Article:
Linux Graphics Advocacy
The Linux Operating System
is arguably the finest operating system in existence. It is
currently one of the
hottest sellers, out pacing many Windows products.
Its strengths lie in its advanced features, its
incredible robustness and stability, its compatibility with
Unix standards, its support for Intel x86/Pentium/II/Pro(TM),
PowerPC(TM), Alpha(TM) and Sparc(TM) processors, and,
of course ... its price.
It has strong corporate support with the likes of
SuSE, and is becoming
increasingly popular in the
where server features, scalability, and robust software are the
important factors. With its broad support for
games, desktops, and productivity apps, it has also become
a popular operating system for the home user. You can now buy
Linux off-the-shelf at most CompUSA, Computer City and other
shopping-mall computer outlets, as well as at many technical
However, it's rise in the graphical client world has barely begun,
and your help is needed to further it. There are a variety
of commercial and non-commercial applications, such as
The GIMP, a PhotoShop(TM)-like
image manipulation & paint tool,
a commercial 3D modeling tool, the
POV-Ray ray-tracing engine
and modeling infrastructure,
CorelDraw graphics design package,
not to mention games, such
Many more are listed at the
X: End of Story
web sites. A partial listing of OpenGL apps
for Linux can be found at
But conspicuous in its absence is the support of the
accelerated 3D hardware vendors, who, despite record
sales of Linux and an install base estimated at
6 million users, want to throw their weight behind
Microsoft and Windows NT. Similarly, the vested interests
behind the commercial OpenGL
implementations have managed to completely ignore the rising
tide of Linux.
This page is a call to software and hardware developers to
put their support behind accelerated 3D for Linux. There
already exist several efforts in this area, which you are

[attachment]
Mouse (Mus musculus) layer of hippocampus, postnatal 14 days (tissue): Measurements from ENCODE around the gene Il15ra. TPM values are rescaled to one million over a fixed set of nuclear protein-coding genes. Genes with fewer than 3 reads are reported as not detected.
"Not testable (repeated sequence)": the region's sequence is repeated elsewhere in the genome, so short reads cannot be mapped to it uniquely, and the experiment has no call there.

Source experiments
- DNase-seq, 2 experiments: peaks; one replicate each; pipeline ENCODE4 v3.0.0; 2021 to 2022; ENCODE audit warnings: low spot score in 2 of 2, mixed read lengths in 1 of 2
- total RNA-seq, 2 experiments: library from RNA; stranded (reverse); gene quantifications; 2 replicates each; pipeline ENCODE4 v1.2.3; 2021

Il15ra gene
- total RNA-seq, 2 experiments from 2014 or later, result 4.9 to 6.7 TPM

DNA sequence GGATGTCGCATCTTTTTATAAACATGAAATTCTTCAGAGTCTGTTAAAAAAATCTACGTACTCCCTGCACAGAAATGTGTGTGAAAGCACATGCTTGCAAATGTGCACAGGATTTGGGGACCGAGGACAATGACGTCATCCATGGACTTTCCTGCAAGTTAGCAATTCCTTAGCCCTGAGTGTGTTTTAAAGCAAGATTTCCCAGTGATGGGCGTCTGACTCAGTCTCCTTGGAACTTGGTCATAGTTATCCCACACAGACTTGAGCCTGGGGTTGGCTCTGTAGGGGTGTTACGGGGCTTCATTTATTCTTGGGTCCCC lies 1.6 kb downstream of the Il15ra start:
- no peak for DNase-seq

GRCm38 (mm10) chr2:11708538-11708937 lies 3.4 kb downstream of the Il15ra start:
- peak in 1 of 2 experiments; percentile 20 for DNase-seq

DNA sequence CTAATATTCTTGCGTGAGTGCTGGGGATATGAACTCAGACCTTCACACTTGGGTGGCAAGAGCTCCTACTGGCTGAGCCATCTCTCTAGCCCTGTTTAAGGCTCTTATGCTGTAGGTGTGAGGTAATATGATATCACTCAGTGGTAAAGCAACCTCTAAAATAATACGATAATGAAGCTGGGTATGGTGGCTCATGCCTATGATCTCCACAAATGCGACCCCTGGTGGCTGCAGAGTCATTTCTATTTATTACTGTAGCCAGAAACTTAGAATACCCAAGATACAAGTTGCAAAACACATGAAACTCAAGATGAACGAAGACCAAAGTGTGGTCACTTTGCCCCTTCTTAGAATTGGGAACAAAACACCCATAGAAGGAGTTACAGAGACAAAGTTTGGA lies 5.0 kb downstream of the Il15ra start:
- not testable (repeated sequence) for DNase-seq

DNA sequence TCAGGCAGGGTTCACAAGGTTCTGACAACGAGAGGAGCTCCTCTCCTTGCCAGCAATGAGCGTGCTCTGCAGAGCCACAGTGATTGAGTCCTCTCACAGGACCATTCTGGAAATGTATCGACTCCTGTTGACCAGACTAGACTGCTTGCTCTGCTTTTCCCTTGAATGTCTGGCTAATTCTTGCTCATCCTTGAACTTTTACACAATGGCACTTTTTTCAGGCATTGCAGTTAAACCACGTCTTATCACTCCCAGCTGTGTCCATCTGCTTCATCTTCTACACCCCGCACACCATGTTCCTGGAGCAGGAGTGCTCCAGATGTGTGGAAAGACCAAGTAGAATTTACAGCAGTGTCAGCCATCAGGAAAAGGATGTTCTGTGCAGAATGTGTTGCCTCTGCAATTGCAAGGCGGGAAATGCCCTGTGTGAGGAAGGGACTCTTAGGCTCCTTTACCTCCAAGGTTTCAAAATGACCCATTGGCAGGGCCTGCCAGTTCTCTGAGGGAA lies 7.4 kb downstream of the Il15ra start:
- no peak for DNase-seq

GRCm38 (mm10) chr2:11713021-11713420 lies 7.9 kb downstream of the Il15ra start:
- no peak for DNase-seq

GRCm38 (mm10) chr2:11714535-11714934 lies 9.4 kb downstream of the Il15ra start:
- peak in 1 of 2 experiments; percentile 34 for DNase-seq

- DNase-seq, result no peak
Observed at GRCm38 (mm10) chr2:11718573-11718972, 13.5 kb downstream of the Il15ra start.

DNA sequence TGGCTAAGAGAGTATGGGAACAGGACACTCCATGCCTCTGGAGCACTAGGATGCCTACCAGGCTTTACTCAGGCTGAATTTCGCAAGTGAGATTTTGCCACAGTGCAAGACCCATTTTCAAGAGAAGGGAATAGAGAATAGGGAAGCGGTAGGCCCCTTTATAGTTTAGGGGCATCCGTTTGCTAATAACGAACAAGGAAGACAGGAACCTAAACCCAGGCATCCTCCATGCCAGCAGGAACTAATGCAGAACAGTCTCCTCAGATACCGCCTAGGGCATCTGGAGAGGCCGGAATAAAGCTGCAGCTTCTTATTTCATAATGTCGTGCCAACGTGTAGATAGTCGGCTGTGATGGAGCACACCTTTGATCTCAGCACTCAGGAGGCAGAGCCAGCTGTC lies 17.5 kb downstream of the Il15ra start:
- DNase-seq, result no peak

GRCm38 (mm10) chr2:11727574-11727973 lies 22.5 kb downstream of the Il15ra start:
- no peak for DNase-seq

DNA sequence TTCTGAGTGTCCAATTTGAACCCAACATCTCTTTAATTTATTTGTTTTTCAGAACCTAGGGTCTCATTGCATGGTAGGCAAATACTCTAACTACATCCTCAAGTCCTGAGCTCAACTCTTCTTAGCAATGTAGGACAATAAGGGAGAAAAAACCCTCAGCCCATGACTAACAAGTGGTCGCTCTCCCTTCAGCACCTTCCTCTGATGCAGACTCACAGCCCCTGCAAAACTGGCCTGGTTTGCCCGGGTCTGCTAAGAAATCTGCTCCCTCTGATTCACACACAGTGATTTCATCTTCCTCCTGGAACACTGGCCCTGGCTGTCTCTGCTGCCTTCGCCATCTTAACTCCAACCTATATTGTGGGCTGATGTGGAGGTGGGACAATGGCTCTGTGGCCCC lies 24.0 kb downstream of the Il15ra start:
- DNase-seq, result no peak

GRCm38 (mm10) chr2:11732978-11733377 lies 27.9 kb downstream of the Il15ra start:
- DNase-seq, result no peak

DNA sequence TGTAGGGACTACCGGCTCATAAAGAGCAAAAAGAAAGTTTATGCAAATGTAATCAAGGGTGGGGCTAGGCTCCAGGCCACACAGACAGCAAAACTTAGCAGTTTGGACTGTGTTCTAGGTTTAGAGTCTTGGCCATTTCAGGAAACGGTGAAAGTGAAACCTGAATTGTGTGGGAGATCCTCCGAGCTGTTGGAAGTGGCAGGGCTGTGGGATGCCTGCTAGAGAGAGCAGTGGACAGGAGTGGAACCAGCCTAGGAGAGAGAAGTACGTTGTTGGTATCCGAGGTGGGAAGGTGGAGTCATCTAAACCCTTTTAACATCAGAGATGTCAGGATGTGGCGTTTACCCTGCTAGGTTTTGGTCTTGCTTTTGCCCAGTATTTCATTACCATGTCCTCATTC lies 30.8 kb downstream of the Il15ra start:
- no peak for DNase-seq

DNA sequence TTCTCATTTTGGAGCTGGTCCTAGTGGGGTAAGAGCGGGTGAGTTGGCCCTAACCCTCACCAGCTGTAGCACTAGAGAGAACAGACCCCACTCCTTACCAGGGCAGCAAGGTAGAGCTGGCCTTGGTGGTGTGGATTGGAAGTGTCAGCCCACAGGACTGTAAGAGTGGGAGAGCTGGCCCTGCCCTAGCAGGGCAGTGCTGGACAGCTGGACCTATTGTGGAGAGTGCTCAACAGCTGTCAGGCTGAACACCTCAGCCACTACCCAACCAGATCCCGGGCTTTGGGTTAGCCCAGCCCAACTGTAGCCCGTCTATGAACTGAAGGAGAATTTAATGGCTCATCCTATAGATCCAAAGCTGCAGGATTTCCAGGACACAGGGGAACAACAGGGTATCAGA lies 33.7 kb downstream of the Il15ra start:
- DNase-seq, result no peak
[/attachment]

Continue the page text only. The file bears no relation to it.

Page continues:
urged to join.
a good software implementation of OpenGL, has drivers for
3Dfx Voodoo, S3 Virge and GLiNT based boards. However,
device-drivers for many 3D boards are missing, and
developers are encouraged to get these up and running.
- GGI is
developing kernel extensions to provide commercial-Unix grade
hardware acceleration interfaces for graphics. Most
commercial high-end Unix graphics drivers have kernel extensions
to support high-performance direct hardware access. A similar
infrastructure for Linux is still in the embryonic stage.
Kernel hackers who understand 3D are encouraged to help out.
- A discussion
of high-end graphics hardware requirements is not a project
per-se, but rather a source of information about high-end
graphics hardware for PC-class hardware developers and chip
designers. Hardware designers take note: if you are not
building a system with these features now, you soon will be.
- The GLX
protocol project, enabling network-transparent access for
Followup discussions about these topics should be posted to the
comp.os.linux.development.system USENET newsgroup.
Last updated December 1997 by Linas Vepstas.
Linas can be reached at
Permission is granted to copy, distribute and/or modify this document
under the terms of the GNU Free Documentation License, Version 1.1;
with no Invariant Sections, with no Front-Cover Texts, and with no
Back-Cover Texts. A copy of the license is included at the URL
the web page titled
"GNU Free Documentation License".
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